Speaking of which, the scum have renamed CDOs today as ‘Bespoke Tranche Obligations (BTOs).  Also, a residential lender told me that lenders are starting to do ‘Statement Loans.’  They simply look at your bank statement to see your income and don’t request your tax return.  This is the first step in the direction of the old NINJA-type loans.

I encourage anyone in the industry that encounters these products to collect all of the info you can and go to the authorities so these people can be prosecuted when the time comes – I will be glad to advise you on what steps to take.  Also, investors should remember a rose is a rose is a rose.

Please go see the movie.  Please tell everyone you know to go see the movie.

 

Many Thanks To All

October 15, 2015 – Since the announcement that I had a hand in making 5/3 Bank pay an $85MM fine, I have received over a 100 emails of support. First, I must thank all of my family and friends that sent emails and supported me over the past 7 years, and longer.

Also, a special thanks to my former staff that sent congratulations.  It was with your buy in of my program that we were able to receive a Best In Class in the Nation rating from bank examiners.  We could not have achieved that without everyone believing that things can be done 100% ethically with no caving in ever.

The emails I received had similar themes:

  • You are Da Mann!
  • Good for you for fighting the good fight, and that you were vindicated. I just can’t believe their shareholders didn’t take this a little more seriously.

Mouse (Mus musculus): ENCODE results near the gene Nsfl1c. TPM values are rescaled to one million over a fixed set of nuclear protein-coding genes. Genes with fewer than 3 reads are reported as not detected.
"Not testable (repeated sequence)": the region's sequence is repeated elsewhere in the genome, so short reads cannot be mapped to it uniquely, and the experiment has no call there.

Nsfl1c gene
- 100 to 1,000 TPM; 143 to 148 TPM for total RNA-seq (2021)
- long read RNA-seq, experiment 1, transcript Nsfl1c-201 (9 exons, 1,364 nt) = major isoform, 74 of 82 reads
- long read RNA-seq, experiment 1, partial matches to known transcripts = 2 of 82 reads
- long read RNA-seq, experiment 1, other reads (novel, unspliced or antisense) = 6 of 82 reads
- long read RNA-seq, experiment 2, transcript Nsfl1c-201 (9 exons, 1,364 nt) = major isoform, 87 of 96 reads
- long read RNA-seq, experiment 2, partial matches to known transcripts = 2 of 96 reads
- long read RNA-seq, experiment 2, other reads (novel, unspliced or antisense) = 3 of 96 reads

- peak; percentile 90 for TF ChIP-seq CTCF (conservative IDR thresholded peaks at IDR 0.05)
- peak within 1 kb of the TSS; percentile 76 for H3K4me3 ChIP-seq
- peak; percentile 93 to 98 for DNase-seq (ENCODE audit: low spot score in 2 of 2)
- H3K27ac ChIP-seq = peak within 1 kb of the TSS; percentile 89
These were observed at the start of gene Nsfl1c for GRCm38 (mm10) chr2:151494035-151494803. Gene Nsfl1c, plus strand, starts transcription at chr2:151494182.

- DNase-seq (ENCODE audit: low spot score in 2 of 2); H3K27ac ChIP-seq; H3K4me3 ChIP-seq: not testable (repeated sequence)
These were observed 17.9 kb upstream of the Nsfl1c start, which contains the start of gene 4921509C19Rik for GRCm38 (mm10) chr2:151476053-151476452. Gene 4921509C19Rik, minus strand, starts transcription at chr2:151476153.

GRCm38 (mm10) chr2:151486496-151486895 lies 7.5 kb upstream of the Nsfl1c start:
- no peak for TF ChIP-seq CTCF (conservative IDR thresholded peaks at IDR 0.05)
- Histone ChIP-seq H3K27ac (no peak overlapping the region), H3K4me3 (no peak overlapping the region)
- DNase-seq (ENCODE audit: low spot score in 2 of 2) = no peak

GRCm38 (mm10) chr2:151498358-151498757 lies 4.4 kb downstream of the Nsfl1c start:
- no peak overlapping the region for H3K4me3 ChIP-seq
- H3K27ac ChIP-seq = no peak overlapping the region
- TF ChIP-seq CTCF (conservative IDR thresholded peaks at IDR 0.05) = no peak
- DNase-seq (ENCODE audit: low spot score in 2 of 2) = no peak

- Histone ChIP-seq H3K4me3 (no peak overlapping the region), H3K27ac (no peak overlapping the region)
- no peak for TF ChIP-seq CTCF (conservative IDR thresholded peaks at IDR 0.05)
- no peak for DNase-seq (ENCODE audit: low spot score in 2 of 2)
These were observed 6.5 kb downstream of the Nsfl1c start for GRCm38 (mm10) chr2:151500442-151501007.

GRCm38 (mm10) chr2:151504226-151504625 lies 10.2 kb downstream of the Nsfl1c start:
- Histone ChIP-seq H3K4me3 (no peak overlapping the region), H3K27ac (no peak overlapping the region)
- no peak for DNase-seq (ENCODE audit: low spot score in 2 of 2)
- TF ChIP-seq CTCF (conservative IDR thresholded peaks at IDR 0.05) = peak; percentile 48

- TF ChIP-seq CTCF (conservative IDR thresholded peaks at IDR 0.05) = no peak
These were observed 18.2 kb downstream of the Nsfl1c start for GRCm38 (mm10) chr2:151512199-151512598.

• Wow!  A resounding vindication and testament to your integrity.  Well done.  You are a man to admire.
  • Wow George!  Congratulations!! And BTW as a taxpayer thank you!
  • congrats george.  thanks for winning one for the good guys
  • Glad that you are finally able to get this out in the open and be vindicated.  They certainly picked on the wrong guy back in 2008 didn’t they?!
  • Your ethics and patience are admirable.
  • It warms my heart to see 5/3 hand over $$ for their many abuses.
  • Congrats Mr. Mann. Thanks for having the guts to step up and take a rip at a monster that is out of control.

I wonder how many emails of support 5/3 received?  LOL

I will write more over the next few months.  Nothing in the settlement requires my silence.  I went the route I did because I would never agree to be silent.  It was a long, tough route, but it was worth it.  Everyone deserves to know the full truth.

For now, I leave you with the song that got me thru many tough situations over the past 20+ years.  Give it a listen any time someone wants you to compromise your ethics.

Til next time….

I Won’t Back Down

Tom Petty

Well I won’t back down
No I won’t back down
You can stand me up at the gates of hell
But I won’t back down

No I’ll stand my ground, won’t be turned around
And I’ll keep this world from draggin me down
gonna stand my ground
… and I won’t back down